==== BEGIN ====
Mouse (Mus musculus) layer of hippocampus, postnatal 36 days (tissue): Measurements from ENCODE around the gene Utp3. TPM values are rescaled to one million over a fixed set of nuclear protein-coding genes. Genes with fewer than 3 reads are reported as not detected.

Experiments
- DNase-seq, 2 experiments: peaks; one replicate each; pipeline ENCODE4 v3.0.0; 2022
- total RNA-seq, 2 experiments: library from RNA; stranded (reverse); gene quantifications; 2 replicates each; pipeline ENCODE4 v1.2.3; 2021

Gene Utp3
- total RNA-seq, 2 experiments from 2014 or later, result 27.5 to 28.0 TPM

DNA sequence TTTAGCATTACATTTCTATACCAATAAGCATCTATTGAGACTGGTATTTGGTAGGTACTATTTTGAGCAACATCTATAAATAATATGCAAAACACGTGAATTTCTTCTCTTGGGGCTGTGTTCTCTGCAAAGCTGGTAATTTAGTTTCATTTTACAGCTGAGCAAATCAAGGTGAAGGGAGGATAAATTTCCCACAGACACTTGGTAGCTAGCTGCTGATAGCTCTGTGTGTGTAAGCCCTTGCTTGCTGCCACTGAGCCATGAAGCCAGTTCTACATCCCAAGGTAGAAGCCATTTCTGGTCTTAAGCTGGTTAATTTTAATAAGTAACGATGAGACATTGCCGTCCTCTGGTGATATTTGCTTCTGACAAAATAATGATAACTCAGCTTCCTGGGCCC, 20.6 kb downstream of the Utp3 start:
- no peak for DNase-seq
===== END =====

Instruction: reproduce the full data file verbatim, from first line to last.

Mouse (Mus musculus) layer of hippocampus, postnatal 36 days (tissue): Measurements from ENCODE around the gene Utp3. TPM values are rescaled to one million over a fixed set of nuclear protein-coding genes. Genes with fewer than 3 reads are reported as not detected.

Experiments
- DNase-seq, 2 experiments: peaks; one replicate each; pipeline ENCODE4 v3.0.0; 2022
- total RNA-seq, 2 experiments: library from RNA; stranded (reverse); gene quantifications; 2 replicates each; pipeline ENCODE4 v1.2.3; 2021

Gene Utp3
- total RNA-seq, 2 experiments from 2014 or later, result 27.5 to 28.0 TPM

DNA sequence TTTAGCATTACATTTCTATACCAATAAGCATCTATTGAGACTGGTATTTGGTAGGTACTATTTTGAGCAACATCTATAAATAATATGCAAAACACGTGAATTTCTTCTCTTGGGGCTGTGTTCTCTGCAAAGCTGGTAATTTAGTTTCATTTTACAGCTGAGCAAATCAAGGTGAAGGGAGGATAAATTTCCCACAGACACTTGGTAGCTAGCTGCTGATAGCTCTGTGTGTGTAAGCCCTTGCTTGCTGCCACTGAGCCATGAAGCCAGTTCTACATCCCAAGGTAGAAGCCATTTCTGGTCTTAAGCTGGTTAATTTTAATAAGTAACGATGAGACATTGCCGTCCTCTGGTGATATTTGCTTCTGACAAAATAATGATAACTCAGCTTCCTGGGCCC, 20.6 kb downstream of the Utp3 start:
- no peak for DNase-seq